We use cookies to improve your experience. By continuing to use this site you consent to the use of cookies as described in our cookie policy, unless you have disabled them.

The table shows that the rate of reaction doubles for each increase of 30°C: the rate at 50°C is approximately 2 times the rate at 20°C, and the rate at 60°C is approximately twice the rate at 30°C.

When the rate doubles for each linear increase in temperature, it means we have an exponential relationship between the 2 parameters: the rate of reaction will increase exponentially as temperature increases. (This is actually described in the equation of Arrhenius but I assume that's out of scope here).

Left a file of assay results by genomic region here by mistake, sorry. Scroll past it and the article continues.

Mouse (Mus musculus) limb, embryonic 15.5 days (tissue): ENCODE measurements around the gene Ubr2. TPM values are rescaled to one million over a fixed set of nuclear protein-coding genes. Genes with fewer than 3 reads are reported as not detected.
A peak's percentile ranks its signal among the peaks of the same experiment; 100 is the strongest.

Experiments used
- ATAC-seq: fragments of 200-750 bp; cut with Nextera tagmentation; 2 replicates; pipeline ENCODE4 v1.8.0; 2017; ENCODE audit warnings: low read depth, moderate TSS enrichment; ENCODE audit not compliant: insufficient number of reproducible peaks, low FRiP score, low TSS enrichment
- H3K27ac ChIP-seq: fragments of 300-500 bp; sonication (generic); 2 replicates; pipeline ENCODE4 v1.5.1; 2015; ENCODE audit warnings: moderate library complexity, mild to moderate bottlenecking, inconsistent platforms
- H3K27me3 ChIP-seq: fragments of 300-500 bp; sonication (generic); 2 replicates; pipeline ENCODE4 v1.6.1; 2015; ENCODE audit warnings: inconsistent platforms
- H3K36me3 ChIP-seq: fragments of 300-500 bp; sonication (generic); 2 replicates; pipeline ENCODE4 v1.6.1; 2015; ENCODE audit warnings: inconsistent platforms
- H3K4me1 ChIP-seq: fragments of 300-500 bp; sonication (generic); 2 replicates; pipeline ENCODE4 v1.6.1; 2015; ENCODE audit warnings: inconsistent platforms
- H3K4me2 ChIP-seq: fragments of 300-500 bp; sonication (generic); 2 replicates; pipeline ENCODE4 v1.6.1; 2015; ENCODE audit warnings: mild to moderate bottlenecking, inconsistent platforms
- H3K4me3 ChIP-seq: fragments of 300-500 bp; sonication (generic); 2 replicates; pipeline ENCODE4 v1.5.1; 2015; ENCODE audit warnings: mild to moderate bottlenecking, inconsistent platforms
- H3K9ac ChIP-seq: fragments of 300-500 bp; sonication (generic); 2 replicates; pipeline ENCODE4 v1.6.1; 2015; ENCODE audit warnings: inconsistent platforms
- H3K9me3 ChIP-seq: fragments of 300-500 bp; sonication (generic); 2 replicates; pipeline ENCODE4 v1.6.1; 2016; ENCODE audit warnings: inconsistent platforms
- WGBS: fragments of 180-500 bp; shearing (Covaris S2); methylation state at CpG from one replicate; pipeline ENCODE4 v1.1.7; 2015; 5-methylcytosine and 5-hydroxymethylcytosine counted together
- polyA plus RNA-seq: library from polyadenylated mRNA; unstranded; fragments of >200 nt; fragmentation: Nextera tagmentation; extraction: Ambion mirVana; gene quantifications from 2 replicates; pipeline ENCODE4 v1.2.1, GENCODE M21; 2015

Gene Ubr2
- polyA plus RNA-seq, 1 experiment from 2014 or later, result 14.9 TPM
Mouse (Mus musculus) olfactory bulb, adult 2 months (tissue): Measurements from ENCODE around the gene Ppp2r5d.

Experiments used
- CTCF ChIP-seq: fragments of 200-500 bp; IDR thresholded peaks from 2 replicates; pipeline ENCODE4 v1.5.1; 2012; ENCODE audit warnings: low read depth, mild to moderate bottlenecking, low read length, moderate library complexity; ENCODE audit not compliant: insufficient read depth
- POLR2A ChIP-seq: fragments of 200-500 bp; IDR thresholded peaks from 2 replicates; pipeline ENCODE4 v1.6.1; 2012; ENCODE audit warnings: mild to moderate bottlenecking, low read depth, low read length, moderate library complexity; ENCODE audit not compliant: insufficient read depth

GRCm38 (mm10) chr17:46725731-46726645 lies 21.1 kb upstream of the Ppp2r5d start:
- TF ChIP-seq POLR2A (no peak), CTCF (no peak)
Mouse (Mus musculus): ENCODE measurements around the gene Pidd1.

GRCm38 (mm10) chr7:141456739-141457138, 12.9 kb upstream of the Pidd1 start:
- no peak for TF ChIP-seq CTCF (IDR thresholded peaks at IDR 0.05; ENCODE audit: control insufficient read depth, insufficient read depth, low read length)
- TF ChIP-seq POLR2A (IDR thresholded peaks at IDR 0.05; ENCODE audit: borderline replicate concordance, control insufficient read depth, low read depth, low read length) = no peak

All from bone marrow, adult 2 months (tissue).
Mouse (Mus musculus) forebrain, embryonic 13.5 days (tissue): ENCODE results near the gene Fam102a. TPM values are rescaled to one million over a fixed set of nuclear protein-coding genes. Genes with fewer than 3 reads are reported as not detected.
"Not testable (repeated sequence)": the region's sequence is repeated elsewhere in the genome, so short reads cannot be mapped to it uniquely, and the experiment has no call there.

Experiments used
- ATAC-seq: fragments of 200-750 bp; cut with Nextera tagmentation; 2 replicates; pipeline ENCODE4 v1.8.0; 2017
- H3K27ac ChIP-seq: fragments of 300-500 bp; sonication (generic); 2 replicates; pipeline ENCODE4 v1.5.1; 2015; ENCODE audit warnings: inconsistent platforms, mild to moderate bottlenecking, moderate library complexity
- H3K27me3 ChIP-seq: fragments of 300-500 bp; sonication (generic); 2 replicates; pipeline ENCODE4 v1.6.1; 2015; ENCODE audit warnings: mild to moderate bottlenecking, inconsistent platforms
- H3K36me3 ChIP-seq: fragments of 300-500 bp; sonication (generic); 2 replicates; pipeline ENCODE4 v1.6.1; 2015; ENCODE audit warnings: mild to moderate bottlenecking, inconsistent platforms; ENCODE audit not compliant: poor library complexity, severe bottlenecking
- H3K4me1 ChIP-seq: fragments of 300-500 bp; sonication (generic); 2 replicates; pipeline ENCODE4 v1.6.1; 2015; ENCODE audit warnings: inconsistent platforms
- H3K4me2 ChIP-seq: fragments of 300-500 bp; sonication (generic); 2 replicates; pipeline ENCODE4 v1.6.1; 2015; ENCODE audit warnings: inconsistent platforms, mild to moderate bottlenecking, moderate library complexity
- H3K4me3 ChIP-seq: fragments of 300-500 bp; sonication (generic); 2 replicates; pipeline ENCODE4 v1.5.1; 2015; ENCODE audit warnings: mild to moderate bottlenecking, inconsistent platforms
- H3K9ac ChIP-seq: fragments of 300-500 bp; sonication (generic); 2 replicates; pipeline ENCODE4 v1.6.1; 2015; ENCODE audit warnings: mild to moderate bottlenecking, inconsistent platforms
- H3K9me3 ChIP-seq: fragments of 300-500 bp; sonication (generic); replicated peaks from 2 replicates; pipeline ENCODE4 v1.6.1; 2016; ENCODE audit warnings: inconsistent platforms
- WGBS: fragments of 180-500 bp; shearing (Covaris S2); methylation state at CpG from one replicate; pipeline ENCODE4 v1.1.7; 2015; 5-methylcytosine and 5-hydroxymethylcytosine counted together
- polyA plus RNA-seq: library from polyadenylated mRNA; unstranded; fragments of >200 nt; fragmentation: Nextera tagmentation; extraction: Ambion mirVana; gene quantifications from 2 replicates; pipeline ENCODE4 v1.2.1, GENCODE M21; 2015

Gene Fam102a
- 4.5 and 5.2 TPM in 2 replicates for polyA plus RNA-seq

i have a question saying what’s the rate at 35 degrees celcius i look at the temperature column from my results and line it with the rate column but since 30 is only showing on the temperature section how do i say the number between rate 0.010 and 0.012 i thought it would be 0.011 but i’m not too sure

When you round it, you will indeed find 0.011. Only be aware that due to the exponential nature of the curve, the actual value with more decimals will be more than 0.011 (since it will be closer to 0.012 than to 0.010). But with 3 decimals, you will indeed have 0.011